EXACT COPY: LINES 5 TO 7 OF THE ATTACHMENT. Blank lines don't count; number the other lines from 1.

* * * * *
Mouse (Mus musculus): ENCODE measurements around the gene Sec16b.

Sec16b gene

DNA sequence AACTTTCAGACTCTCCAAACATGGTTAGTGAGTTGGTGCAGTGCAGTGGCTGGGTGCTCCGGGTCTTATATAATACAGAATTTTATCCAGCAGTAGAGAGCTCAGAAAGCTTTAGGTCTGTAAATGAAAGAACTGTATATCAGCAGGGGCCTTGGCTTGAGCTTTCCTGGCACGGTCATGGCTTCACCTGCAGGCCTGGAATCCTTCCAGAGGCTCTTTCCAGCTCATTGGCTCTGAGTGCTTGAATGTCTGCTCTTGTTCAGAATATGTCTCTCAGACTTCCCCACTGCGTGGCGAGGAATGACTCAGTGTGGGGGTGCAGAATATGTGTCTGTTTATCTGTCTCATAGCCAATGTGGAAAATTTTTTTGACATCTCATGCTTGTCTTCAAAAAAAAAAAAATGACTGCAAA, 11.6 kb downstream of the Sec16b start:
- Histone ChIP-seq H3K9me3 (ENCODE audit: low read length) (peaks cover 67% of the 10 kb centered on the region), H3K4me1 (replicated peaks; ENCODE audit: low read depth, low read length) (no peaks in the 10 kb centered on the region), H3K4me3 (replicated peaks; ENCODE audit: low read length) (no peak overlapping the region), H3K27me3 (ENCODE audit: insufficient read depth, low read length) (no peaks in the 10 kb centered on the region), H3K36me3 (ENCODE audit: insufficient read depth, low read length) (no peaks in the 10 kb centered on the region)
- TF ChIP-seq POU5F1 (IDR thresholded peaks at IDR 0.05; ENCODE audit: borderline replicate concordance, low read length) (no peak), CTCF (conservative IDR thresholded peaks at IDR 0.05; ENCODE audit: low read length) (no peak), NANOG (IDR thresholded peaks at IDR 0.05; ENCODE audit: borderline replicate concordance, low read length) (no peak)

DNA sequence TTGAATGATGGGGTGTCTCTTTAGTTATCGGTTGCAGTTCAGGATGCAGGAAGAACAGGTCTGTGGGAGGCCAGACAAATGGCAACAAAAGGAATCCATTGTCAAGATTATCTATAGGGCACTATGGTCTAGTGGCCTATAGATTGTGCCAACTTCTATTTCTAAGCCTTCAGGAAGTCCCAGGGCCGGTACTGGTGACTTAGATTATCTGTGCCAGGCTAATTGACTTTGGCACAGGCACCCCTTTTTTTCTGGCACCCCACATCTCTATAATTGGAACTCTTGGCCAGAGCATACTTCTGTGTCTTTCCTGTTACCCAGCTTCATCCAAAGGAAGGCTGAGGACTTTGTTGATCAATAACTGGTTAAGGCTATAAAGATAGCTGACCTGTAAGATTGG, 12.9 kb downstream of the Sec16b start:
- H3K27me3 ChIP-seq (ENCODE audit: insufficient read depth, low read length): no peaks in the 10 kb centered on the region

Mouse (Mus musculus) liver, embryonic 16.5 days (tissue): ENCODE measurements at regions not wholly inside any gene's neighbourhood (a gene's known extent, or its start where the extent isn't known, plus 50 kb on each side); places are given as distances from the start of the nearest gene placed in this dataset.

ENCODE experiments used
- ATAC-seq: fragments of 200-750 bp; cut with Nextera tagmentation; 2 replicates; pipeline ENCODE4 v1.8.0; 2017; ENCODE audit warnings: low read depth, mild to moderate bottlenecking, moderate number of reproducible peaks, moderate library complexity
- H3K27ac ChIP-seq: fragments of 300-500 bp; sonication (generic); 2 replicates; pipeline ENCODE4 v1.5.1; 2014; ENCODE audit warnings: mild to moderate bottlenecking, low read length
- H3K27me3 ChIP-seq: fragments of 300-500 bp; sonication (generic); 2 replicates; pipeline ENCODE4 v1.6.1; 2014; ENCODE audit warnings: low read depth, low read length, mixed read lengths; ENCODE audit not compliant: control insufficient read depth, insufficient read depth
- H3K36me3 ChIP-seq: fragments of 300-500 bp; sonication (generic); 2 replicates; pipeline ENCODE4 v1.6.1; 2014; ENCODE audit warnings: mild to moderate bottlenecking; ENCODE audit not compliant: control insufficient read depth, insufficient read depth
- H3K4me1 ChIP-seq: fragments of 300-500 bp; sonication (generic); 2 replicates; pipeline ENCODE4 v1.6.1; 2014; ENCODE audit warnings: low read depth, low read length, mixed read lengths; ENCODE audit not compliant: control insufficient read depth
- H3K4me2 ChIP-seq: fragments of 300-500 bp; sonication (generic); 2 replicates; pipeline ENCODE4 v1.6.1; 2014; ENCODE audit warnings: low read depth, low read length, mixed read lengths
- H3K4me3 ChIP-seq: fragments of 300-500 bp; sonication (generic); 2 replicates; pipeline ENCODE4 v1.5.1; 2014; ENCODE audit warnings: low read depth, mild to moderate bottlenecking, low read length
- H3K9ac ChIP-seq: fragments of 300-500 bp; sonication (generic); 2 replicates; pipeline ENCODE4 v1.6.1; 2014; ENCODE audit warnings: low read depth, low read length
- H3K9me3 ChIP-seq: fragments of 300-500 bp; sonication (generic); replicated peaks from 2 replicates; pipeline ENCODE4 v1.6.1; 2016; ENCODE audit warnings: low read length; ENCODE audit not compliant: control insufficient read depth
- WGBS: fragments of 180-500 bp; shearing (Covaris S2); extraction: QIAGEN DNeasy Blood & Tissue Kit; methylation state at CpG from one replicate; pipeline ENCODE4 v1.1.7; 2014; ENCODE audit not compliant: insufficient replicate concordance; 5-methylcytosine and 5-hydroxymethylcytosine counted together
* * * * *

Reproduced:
- TF ChIP-seq POU5F1 (IDR thresholded peaks at IDR 0.05; ENCODE audit: borderline replicate concordance, low read length) (no peak), CTCF (conservative IDR thresholded peaks at IDR 0.05; ENCODE audit: low read length) (no peak), NANOG (IDR thresholded peaks at IDR 0.05; ENCODE audit: borderline replicate concordance, low read length) (no peak)

DNA sequence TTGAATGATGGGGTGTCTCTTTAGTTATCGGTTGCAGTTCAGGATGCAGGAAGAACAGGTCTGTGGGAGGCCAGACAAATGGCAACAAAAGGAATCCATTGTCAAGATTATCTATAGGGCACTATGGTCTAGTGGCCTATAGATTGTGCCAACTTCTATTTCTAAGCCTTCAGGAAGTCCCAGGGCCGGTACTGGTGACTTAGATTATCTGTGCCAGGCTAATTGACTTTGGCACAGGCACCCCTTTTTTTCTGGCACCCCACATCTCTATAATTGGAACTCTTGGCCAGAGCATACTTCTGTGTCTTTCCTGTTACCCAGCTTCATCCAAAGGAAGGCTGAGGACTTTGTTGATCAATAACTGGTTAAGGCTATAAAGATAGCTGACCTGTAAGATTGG, 12.9 kb downstream of the Sec16b start:
- H3K27me3 ChIP-seq (ENCODE audit: insufficient read depth, low read length): no peaks in the 10 kb centered on the region